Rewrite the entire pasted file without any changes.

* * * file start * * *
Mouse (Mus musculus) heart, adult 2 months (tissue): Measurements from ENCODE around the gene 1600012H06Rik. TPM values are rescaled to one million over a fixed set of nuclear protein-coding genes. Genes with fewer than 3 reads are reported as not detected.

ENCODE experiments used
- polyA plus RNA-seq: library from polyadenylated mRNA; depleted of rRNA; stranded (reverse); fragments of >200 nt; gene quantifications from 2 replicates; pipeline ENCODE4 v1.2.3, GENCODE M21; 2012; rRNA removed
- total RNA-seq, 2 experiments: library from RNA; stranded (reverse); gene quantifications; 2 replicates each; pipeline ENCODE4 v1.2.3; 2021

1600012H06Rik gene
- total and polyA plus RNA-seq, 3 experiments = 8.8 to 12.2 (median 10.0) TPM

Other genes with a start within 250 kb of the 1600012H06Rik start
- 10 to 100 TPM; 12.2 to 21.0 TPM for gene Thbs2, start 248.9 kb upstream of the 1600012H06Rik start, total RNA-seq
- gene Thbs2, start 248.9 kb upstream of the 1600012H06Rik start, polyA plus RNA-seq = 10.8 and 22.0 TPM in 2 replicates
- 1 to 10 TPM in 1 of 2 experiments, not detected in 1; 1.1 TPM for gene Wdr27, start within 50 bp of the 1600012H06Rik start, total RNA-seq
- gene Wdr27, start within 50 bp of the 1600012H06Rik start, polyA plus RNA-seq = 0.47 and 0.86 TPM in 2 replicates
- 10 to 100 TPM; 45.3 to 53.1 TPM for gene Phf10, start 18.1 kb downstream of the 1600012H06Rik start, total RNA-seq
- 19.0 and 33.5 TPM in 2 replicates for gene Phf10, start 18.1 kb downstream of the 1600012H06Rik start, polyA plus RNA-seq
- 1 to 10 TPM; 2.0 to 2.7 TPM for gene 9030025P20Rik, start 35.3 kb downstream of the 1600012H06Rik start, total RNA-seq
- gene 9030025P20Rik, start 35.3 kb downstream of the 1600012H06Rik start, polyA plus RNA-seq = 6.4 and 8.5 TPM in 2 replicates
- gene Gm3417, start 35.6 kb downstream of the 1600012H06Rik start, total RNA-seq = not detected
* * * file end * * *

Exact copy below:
Mouse (Mus musculus) heart, adult 2 months (tissue): Measurements from ENCODE around the gene 1600012H06Rik. TPM values are rescaled to one million over a fixed set of nuclear protein-coding genes. Genes with fewer than 3 reads are reported as not detected.

ENCODE experiments used
- polyA plus RNA-seq: library from polyadenylated mRNA; depleted of rRNA; stranded (reverse); fragments of >200 nt; gene quantifications from 2 replicates; pipeline ENCODE4 v1.2.3, GENCODE M21; 2012; rRNA removed
- total RNA-seq, 2 experiments: library from RNA; stranded (reverse); gene quantifications; 2 replicates each; pipeline ENCODE4 v1.2.3; 2021

1600012H06Rik gene
- total and polyA plus RNA-seq, 3 experiments = 8.8 to 12.2 (median 10.0) TPM

Other genes with a start within 250 kb of the 1600012H06Rik start
- 10 to 100 TPM; 12.2 to 21.0 TPM for gene Thbs2, start 248.9 kb upstream of the 1600012H06Rik start, total RNA-seq
- gene Thbs2, start 248.9 kb upstream of the 1600012H06Rik start, polyA plus RNA-seq = 10.8 and 22.0 TPM in 2 replicates
- 1 to 10 TPM in 1 of 2 experiments, not detected in 1; 1.1 TPM for gene Wdr27, start within 50 bp of the 1600012H06Rik start, total RNA-seq
- gene Wdr27, start within 50 bp of the 1600012H06Rik start, polyA plus RNA-seq = 0.47 and 0.86 TPM in 2 replicates
- 10 to 100 TPM; 45.3 to 53.1 TPM for gene Phf10, start 18.1 kb downstream of the 1600012H06Rik start, total RNA-seq
- 19.0 and 33.5 TPM in 2 replicates for gene Phf10, start 18.1 kb downstream of the 1600012H06Rik start, polyA plus RNA-seq
- 1 to 10 TPM; 2.0 to 2.7 TPM for gene 9030025P20Rik, start 35.3 kb downstream of the 1600012H06Rik start, total RNA-seq
- gene 9030025P20Rik, start 35.3 kb downstream of the 1600012H06Rik start, polyA plus RNA-seq = 6.4 and 8.5 TPM in 2 replicates
- gene Gm3417, start 35.6 kb downstream of the 1600012H06Rik start, total RNA-seq = not detected